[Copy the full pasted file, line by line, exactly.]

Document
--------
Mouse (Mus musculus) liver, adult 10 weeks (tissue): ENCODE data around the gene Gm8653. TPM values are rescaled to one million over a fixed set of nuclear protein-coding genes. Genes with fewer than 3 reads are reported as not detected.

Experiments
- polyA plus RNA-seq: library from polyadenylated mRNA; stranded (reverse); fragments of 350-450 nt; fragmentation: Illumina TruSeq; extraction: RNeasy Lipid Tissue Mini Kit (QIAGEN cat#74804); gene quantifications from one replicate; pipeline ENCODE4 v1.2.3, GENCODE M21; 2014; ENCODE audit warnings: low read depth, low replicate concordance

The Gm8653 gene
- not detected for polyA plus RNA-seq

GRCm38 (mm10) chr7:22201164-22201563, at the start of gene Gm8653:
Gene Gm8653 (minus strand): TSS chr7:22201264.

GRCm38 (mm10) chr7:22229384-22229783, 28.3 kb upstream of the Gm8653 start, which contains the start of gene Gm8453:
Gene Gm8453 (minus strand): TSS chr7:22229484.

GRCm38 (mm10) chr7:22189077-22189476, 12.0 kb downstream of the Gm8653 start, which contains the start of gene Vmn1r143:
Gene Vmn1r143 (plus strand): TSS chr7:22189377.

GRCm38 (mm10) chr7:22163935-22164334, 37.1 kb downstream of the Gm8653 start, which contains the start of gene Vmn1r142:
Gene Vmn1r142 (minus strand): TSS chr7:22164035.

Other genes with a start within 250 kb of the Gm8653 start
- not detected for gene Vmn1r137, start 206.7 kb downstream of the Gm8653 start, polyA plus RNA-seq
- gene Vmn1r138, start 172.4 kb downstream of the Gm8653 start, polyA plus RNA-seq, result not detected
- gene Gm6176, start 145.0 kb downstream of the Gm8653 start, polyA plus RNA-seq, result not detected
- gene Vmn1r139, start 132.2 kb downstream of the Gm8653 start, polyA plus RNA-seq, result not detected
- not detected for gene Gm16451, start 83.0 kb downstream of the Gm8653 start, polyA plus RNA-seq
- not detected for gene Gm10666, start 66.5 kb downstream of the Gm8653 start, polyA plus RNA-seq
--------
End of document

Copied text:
Mouse (Mus musculus) liver, adult 10 weeks (tissue): ENCODE data around the gene Gm8653. TPM values are rescaled to one million over a fixed set of nuclear protein-coding genes. Genes with fewer than 3 reads are reported as not detected.

Experiments
- polyA plus RNA-seq: library from polyadenylated mRNA; stranded (reverse); fragments of 350-450 nt; fragmentation: Illumina TruSeq; extraction: RNeasy Lipid Tissue Mini Kit (QIAGEN cat#74804); gene quantifications from one replicate; pipeline ENCODE4 v1.2.3, GENCODE M21; 2014; ENCODE audit warnings: low read depth, low replicate concordance

The Gm8653 gene
- not detected for polyA plus RNA-seq

GRCm38 (mm10) chr7:22201164-22201563, at the start of gene Gm8653:
Gene Gm8653 (minus strand): TSS chr7:22201264.

GRCm38 (mm10) chr7:22229384-22229783, 28.3 kb upstream of the Gm8653 start, which contains the start of gene Gm8453:
Gene Gm8453 (minus strand): TSS chr7:22229484.

GRCm38 (mm10) chr7:22189077-22189476, 12.0 kb downstream of the Gm8653 start, which contains the start of gene Vmn1r143:
Gene Vmn1r143 (plus strand): TSS chr7:22189377.

GRCm38 (mm10) chr7:22163935-22164334, 37.1 kb downstream of the Gm8653 start, which contains the start of gene Vmn1r142:
Gene Vmn1r142 (minus strand): TSS chr7:22164035.

Other genes with a start within 250 kb of the Gm8653 start
- not detected for gene Vmn1r137, start 206.7 kb downstream of the Gm8653 start, polyA plus RNA-seq
- gene Vmn1r138, start 172.4 kb downstream of the Gm8653 start, polyA plus RNA-seq, result not detected
- gene Gm6176, start 145.0 kb downstream of the Gm8653 start, polyA plus RNA-seq, result not detected
- gene Vmn1r139, start 132.2 kb downstream of the Gm8653 start, polyA plus RNA-seq, result not detected
- not detected for gene Gm16451, start 83.0 kb downstream of the Gm8653 start, polyA plus RNA-seq
- not detected for gene Gm10666, start 66.5 kb downstream of the Gm8653 start, polyA plus RNA-seq